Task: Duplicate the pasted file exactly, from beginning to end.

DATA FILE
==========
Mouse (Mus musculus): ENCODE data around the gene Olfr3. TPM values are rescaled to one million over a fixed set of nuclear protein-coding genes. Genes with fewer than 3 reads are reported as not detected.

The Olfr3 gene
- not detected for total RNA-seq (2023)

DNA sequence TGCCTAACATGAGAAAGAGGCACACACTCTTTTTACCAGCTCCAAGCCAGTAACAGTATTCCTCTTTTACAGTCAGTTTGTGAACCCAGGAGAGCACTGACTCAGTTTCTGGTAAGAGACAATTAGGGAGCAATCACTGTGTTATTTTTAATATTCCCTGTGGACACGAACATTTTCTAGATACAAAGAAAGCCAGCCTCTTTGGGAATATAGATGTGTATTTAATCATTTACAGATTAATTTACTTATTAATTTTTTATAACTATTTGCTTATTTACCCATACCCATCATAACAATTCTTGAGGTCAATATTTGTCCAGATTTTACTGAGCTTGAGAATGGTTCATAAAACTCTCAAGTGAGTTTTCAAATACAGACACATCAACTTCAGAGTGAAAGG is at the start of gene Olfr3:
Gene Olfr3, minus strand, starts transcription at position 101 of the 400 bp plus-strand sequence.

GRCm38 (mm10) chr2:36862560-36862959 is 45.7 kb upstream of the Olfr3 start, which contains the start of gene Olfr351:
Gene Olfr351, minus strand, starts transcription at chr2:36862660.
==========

Mouse (Mus musculus): ENCODE data around the gene Olfr3. TPM values are rescaled to one million over a fixed set of nuclear protein-coding genes. Genes with fewer than 3 reads are reported as not detected.

The Olfr3 gene
- not detected for total RNA-seq (2023)

DNA sequence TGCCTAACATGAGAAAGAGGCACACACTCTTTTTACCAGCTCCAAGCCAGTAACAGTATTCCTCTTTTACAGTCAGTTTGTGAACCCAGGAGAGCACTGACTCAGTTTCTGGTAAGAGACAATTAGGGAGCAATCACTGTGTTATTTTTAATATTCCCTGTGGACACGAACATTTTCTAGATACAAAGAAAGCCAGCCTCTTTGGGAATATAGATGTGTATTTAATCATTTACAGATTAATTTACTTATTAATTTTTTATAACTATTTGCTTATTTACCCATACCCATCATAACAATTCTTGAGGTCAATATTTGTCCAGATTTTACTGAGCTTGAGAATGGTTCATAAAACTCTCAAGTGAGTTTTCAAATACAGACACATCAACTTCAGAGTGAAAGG is at the start of gene Olfr3:
Gene Olfr3, minus strand, starts transcription at position 101 of the 400 bp plus-strand sequence.

GRCm38 (mm10) chr2:36862560-36862959 is 45.7 kb upstream of the Olfr3 start, which contains the start of gene Olfr351:
Gene Olfr351, minus strand, starts transcription at chr2:36862660.